With few exceptions, estate agents tie their clients in to lengthy sole agency agreements which are designed to stop you from going elsewhere. A four month ‘lock in’ is not untypical then followed by an ‘adding insult to injury’ 14 day notice period thereafter.
In ye olden days when estate agents were honourable (yes, a long, long time ago) multiple agency was the norm. Sole agency agreements were granted as a concession and at a discount. Standard fees would be cut from 3% to 2% or thereabouts.
But in recent years, sole agency has become a tool to hoodwink the public into a lengthy agreement that prohibits a competitor from being involved with the marketing of your property for many weeks. It’s an exclusivity period that allows agents to overvalue your home to win your business and then wait in the wings, goal hanging until reality dawns and you reduce your asking price, so selling your home eventually despite the obstacle of an inflated price tag as orchestrated by Julian & Co.
Those that do not sell within their sole agency contract will be tempted to dump their agent and go elsewhere. Apart from the real danger of ending up in the same position all over again with a new firm, many sellers are hesitant if not frightened to change their agent. With a few viewers having come and gone, some who showed interest but had properties themselves unsold, you may well be concerned that if one was to come back via your newly appointed company, the threat of paying BOTH agents becomes a real prospect. So, best to stay with your first lot and grin and to bear it.
There are very many estate agency branch managers that will blindly advise former clients that ‘a viewing constitutes an introduction so triggering commission being due’. They will passionately explain that ‘this is the way it has always been’. The norm.
You’ll need to read the small print of your agency contract carefully for the varying terms and language used however, despite the protestations of many property firms to the contrary when in dispute, you may well find that in the event of a ‘double introduction’ you will not owe a penny to the first agent at all.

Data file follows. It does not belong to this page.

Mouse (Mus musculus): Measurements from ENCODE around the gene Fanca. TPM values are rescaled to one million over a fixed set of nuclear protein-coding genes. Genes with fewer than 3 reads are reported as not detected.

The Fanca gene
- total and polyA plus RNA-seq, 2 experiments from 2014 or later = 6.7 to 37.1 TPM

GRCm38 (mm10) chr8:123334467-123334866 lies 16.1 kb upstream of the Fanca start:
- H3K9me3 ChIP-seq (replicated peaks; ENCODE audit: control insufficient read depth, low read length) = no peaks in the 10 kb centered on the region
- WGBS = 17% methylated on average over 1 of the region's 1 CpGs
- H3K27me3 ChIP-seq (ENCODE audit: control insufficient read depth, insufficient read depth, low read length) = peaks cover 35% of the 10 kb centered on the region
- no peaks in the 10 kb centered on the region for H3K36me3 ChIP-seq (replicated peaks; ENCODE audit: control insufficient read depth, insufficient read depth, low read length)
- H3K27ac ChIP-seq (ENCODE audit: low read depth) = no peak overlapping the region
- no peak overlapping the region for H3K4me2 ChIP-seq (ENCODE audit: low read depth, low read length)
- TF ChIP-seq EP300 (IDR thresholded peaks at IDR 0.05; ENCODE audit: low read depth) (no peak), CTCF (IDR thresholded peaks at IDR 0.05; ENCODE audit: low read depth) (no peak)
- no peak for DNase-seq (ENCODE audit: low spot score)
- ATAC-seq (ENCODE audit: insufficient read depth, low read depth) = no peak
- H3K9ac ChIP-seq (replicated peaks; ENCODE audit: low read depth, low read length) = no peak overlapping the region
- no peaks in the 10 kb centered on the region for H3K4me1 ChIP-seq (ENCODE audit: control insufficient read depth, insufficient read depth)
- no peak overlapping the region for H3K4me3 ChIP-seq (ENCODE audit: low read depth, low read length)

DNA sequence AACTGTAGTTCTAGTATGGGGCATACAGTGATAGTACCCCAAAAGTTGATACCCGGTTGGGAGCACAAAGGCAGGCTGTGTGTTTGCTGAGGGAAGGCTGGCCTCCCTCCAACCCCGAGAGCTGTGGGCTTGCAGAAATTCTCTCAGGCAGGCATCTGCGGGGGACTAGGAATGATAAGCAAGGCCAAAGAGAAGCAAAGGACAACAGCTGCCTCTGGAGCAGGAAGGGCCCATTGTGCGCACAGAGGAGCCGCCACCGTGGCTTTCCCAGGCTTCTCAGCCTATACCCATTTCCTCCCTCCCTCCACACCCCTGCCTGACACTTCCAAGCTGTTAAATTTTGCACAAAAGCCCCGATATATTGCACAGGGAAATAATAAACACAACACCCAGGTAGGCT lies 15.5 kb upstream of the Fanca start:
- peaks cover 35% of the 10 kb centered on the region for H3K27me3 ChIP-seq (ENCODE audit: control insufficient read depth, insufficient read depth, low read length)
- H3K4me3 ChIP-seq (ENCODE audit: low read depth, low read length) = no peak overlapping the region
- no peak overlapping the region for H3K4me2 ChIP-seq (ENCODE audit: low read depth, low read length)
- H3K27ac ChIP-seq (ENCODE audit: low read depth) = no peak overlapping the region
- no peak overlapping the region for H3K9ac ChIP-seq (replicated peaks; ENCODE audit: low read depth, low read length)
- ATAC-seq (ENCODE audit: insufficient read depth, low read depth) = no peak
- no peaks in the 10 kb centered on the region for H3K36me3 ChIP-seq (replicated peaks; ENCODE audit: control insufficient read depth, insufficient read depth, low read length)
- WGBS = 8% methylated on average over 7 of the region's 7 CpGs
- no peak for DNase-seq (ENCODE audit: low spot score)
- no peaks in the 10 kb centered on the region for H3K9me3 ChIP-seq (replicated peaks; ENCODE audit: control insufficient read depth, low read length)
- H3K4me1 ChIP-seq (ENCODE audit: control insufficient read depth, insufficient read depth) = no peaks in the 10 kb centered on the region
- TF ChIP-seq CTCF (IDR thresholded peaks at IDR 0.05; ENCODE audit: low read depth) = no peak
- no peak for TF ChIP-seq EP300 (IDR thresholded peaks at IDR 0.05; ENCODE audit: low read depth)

Step forward Foxton vs Bicknell. http://www.bailii.org/ew/cases/EWCA/Civ/2008/419.html
This is a Court of Appeal case from 2008, still little known in estate agency circles and which states, in essence, that subject to the exact wording of a particular contract in question, the agent that qualifies for the commission payable by a property seller is not simply that which arranged the first viewing but is the firm that made the most effort to negotiate and arrange a sale. Simply picking up the ‘phone to make a viewing appointment is not enough.
The crux of this precedent hinges on the word ‘purchaser’.
‘…commission is due if a sale is agreed that proceeds to an exchange of contractswith a purchaser introduced by us’. Purchase, according to the judiciary in the Foxton case above, means exactly that. A purchase. A deal. A sale. If the first agent did not arrange the sale by way of negotiating price, qualifying the buyer’s position, writing to conveyancers with details etc, then it is unlikely that any fee is due.
We’re not lawyers of course. We are mere fixed fee, low cost estate agents so if you have an issue where an agent is threatening to sue your for a commission that you don’t think is due, do consult a solicitor that specialises in litigation (this will not necessarily be your conveyancer).
On the other hand, if you don’t want the hassle of proving in court that you should not have to pay two massive selling fees, turn to eMoov.co.uk. Then you won’t even have to pay one unjustifiable amount, let alone two.